full-time workers in private industry paying taxes to support 102
million non-workers and 21 million government workers.
In what world does this represent a strong job market?”
..Jim Quinn
  #9  
Old January 15th 18, 11:41 PM posted to rec.photo.digital
PeterN[_7_]
external usenet poster
 
Posts: 1,050
Default The case for "Kaizen", following Fujifilm's Example

On 1/14/2018 7:19 PM, Alan Browne wrote:
On 2018-01-14 17:34, PeterN wrote:
On 1/13/2018 11:37 AM, Alan Browne wrote:
On 2018.01.13 02:17, RichA wrote:

The problem with business today is the idea that in order to succeed,
you have to have continued growth, meaning you have to make more and
more money, any way you can.* We've seen businesses kill themselves
with that attitude, by turning out inferior products or asking users
to pay more and more for essentially the same thing.


The notion that businesses must grow is in part the recycling of
profits toward that growth.* Compounding the original investment is
the path to high revenue and return over time.

Unfortunately, with some exceptions, many North American companies
are short term profit growth driven.* This takes the eye off the long
term. **Further focusing management bonuses on short term objectives
and stock price growth is not exactly beneficial to product
development and quality over time.


That short sighted notion has been around for many years, and is not
likely to go away soon.
e.g. While in college I applied for a job as a salesman. My interview
went something like this:

Sales-manager 'sell me this pencil."

Me: Not if you don't need the pencil."

Sales-manager: " Can you start tomorrow?"


Wrong answer.

Right answer:** "Sir, I see you have one of our fine pencils.* So, would
you like a special offer for our deluxe sharpener and eraser?"

That gets you the job.


You may have a better answer. My answer worked.

--
PeterN
  #10  
Old January 16th 18, 12:30 AM posted to rec.photo.digital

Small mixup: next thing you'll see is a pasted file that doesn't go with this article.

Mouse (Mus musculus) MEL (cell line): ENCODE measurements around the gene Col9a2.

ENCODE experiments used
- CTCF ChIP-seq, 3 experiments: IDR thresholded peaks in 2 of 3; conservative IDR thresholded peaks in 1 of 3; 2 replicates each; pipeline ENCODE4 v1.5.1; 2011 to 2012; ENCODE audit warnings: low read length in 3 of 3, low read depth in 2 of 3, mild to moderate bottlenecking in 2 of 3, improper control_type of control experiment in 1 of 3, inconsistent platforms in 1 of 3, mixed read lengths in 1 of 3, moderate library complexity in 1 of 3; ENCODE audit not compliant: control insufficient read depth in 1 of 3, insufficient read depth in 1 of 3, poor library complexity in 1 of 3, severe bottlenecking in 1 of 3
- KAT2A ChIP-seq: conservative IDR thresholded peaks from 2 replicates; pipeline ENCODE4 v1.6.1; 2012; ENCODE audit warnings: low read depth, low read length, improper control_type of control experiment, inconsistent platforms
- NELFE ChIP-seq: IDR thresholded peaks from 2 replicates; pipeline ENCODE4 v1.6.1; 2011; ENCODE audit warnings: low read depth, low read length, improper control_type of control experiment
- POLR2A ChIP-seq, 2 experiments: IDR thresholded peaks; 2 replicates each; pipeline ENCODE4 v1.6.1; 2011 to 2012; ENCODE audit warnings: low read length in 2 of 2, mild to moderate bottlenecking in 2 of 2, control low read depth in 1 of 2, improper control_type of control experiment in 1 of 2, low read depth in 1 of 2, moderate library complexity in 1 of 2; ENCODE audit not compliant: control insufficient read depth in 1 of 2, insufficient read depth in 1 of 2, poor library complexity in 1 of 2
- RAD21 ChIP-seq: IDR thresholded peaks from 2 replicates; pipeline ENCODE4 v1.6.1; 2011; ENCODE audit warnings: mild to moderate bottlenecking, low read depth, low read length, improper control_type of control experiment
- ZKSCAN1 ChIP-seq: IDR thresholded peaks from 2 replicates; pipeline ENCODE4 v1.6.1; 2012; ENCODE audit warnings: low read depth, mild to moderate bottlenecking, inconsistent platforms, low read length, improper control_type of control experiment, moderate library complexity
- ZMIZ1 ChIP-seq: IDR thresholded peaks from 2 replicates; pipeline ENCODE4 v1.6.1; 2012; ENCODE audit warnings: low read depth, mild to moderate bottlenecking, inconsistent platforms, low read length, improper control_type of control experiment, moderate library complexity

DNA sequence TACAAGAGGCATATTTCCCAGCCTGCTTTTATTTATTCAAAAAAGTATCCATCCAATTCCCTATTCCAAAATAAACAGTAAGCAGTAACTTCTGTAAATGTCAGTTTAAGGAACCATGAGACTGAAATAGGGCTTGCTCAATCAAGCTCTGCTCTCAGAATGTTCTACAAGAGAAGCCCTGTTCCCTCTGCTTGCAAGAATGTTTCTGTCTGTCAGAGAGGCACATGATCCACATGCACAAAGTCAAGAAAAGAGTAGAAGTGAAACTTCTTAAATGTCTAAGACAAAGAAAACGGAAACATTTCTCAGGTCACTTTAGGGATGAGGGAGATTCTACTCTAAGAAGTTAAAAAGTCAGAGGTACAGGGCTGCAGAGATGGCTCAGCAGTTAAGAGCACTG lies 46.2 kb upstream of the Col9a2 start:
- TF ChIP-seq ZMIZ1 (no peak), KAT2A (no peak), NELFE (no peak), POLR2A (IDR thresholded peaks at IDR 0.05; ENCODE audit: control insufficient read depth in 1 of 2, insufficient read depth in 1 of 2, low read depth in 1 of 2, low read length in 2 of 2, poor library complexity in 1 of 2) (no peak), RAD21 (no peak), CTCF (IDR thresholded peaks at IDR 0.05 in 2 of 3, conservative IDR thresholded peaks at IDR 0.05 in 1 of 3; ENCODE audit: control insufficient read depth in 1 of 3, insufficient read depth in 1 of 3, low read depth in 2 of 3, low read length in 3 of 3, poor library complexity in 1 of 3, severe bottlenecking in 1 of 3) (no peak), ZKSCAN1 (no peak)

Savageduck[_3_]
external usenet poster
 
Posts: 15,543
Default The case for "Kaizen", following Fujifilm's Example

On Jan 15, 2018, PeterN wrote
(in article ):

On 1/14/2018 7:19 PM, Alan Browne wrote:
On 2018-01-14 17:34, PeterN wrote:
On 1/13/2018 11:37 AM, Alan Browne wrote:
On 2018.01.13 02:17, RichA wrote:

The problem with business today is the idea that in order to succeed,
you have to have continued growth, meaning you have to make more and
more money, any way you can. We've seen businesses kill themselves
with that attitude, by turning out inferior products or asking users
to pay more and more for essentially the same thing.


The notion that businesses must grow is in part the recycling of
profits toward that growth. Compounding the original investment is
the path to high revenue and return over time.

Unfortunately, with some exceptions, many North American companies
are short term profit growth driven. This takes the eye off the long
term. Further focusing management bonuses on short term objectives
and stock price growth is not exactly beneficial to product
development and quality over time.

That short sighted notion has been around for many years, and is not
likely to go away soon.
e.g. While in college I applied for a job as a salesman. My interview
went something like this:

Sales-manager 'sell me this pencil."

Me: Not if you don't need the pencil."

Sales-manager: " Can you start tomorrow?"


Wrong answer.

Right answer: "Sir, I see you have one of our fine pencils. So, would
you like a special offer for our deluxe sharpener and eraser?"

That gets you the job.


You may have a better answer. My answer worked.


In the context of this thread your answer should have been, “With that
pencil, all you need is the firmware update."

--

Regards,
Savageduck